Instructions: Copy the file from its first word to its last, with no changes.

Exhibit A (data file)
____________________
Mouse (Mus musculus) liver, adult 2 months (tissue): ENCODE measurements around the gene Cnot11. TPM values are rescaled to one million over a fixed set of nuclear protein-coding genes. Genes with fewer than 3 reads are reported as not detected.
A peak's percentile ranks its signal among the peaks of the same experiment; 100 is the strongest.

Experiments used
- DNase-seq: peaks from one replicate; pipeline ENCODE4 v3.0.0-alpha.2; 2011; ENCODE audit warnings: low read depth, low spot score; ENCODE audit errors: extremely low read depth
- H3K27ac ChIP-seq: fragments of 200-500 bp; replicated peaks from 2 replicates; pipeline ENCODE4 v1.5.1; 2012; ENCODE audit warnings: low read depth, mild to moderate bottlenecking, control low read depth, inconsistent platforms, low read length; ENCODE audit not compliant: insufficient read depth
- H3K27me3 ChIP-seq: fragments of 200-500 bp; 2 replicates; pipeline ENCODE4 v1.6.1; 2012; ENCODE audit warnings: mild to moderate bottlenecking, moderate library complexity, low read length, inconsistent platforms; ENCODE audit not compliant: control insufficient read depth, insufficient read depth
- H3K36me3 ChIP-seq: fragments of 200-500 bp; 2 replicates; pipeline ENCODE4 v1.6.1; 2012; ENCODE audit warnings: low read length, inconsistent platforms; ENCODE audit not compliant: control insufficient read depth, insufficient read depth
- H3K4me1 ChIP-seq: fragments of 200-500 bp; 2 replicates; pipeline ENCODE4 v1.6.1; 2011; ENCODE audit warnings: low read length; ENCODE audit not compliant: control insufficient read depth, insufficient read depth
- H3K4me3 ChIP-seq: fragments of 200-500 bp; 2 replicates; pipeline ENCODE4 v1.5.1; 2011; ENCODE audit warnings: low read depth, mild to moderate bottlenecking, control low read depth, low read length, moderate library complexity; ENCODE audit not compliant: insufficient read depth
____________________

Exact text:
Mouse (Mus musculus) liver, adult 2 months (tissue): ENCODE measurements around the gene Cnot11. TPM values are rescaled to one million over a fixed set of nuclear protein-coding genes. Genes with fewer than 3 reads are reported as not detected.
A peak's percentile ranks its signal among the peaks of the same experiment; 100 is the strongest.

Experiments used
- DNase-seq: peaks from one replicate; pipeline ENCODE4 v3.0.0-alpha.2; 2011; ENCODE audit warnings: low read depth, low spot score; ENCODE audit errors: extremely low read depth
- H3K27ac ChIP-seq: fragments of 200-500 bp; replicated peaks from 2 replicates; pipeline ENCODE4 v1.5.1; 2012; ENCODE audit warnings: low read depth, mild to moderate bottlenecking, control low read depth, inconsistent platforms, low read length; ENCODE audit not compliant: insufficient read depth
- H3K27me3 ChIP-seq: fragments of 200-500 bp; 2 replicates; pipeline ENCODE4 v1.6.1; 2012; ENCODE audit warnings: mild to moderate bottlenecking, moderate library complexity, low read length, inconsistent platforms; ENCODE audit not compliant: control insufficient read depth, insufficient read depth
- H3K36me3 ChIP-seq: fragments of 200-500 bp; 2 replicates; pipeline ENCODE4 v1.6.1; 2012; ENCODE audit warnings: low read length, inconsistent platforms; ENCODE audit not compliant: control insufficient read depth, insufficient read depth
- H3K4me1 ChIP-seq: fragments of 200-500 bp; 2 replicates; pipeline ENCODE4 v1.6.1; 2011; ENCODE audit warnings: low read length; ENCODE audit not compliant: control insufficient read depth, insufficient read depth
- H3K4me3 ChIP-seq: fragments of 200-500 bp; 2 replicates; pipeline ENCODE4 v1.5.1; 2011; ENCODE audit warnings: low read depth, mild to moderate bottlenecking, control low read depth, low read length, moderate library complexity; ENCODE audit not compliant: insufficient read depth